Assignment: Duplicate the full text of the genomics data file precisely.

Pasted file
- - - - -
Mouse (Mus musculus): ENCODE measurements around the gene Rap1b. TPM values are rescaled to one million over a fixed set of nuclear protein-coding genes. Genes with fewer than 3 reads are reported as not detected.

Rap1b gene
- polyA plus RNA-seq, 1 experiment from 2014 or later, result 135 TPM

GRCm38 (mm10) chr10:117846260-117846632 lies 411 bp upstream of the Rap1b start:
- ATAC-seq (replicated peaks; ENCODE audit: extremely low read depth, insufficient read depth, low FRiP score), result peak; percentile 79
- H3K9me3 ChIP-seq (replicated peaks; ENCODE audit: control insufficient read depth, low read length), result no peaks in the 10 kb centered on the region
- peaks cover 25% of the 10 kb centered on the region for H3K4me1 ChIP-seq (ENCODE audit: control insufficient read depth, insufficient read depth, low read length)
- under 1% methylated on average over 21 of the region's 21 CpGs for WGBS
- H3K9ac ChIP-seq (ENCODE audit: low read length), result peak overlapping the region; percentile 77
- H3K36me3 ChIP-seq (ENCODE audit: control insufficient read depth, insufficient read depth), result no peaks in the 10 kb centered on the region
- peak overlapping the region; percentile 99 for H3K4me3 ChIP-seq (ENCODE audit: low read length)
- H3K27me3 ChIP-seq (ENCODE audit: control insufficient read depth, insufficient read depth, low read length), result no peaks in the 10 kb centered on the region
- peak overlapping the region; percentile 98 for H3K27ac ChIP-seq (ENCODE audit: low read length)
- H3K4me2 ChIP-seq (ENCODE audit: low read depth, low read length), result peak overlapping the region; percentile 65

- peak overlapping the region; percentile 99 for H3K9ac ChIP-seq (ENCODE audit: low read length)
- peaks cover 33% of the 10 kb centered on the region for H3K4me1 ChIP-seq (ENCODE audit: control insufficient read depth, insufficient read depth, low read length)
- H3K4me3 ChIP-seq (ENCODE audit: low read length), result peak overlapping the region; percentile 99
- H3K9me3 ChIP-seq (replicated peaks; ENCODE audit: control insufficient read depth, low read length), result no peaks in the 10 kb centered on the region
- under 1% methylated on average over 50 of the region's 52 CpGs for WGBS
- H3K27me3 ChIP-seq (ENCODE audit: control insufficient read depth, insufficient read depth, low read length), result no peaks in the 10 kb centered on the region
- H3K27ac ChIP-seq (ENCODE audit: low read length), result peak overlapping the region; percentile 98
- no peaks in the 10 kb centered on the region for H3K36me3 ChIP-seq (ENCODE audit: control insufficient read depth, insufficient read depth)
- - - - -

Mouse (Mus musculus): ENCODE measurements around the gene Rap1b. TPM values are rescaled to one million over a fixed set of nuclear protein-coding genes. Genes with fewer than 3 reads are reported as not detected.

Rap1b gene
- polyA plus RNA-seq, 1 experiment from 2014 or later, result 135 TPM

GRCm38 (mm10) chr10:117846260-117846632 lies 411 bp upstream of the Rap1b start:
- ATAC-seq (replicated peaks; ENCODE audit: extremely low read depth, insufficient read depth, low FRiP score), result peak; percentile 79
- H3K9me3 ChIP-seq (replicated peaks; ENCODE audit: control insufficient read depth, low read length), result no peaks in the 10 kb centered on the region
- peaks cover 25% of the 10 kb centered on the region for H3K4me1 ChIP-seq (ENCODE audit: control insufficient read depth, insufficient read depth, low read length)
- under 1% methylated on average over 21 of the region's 21 CpGs for WGBS
- H3K9ac ChIP-seq (ENCODE audit: low read length), result peak overlapping the region; percentile 77
- H3K36me3 ChIP-seq (ENCODE audit: control insufficient read depth, insufficient read depth), result no peaks in the 10 kb centered on the region
- peak overlapping the region; percentile 99 for H3K4me3 ChIP-seq (ENCODE audit: low read length)
- H3K27me3 ChIP-seq (ENCODE audit: control insufficient read depth, insufficient read depth, low read length), result no peaks in the 10 kb centered on the region
- peak overlapping the region; percentile 98 for H3K27ac ChIP-seq (ENCODE audit: low read length)
- H3K4me2 ChIP-seq (ENCODE audit: low read depth, low read length), result peak overlapping the region; percentile 65

- peak overlapping the region; percentile 99 for H3K9ac ChIP-seq (ENCODE audit: low read length)
- peaks cover 33% of the 10 kb centered on the region for H3K4me1 ChIP-seq (ENCODE audit: control insufficient read depth, insufficient read depth, low read length)
- H3K4me3 ChIP-seq (ENCODE audit: low read length), result peak overlapping the region; percentile 99
- H3K9me3 ChIP-seq (replicated peaks; ENCODE audit: control insufficient read depth, low read length), result no peaks in the 10 kb centered on the region
- under 1% methylated on average over 50 of the region's 52 CpGs for WGBS
- H3K27me3 ChIP-seq (ENCODE audit: control insufficient read depth, insufficient read depth, low read length), result no peaks in the 10 kb centered on the region
- H3K27ac ChIP-seq (ENCODE audit: low read length), result peak overlapping the region; percentile 98
- no peaks in the 10 kb centered on the region for H3K36me3 ChIP-seq (ENCODE audit: control insufficient read depth, insufficient read depth)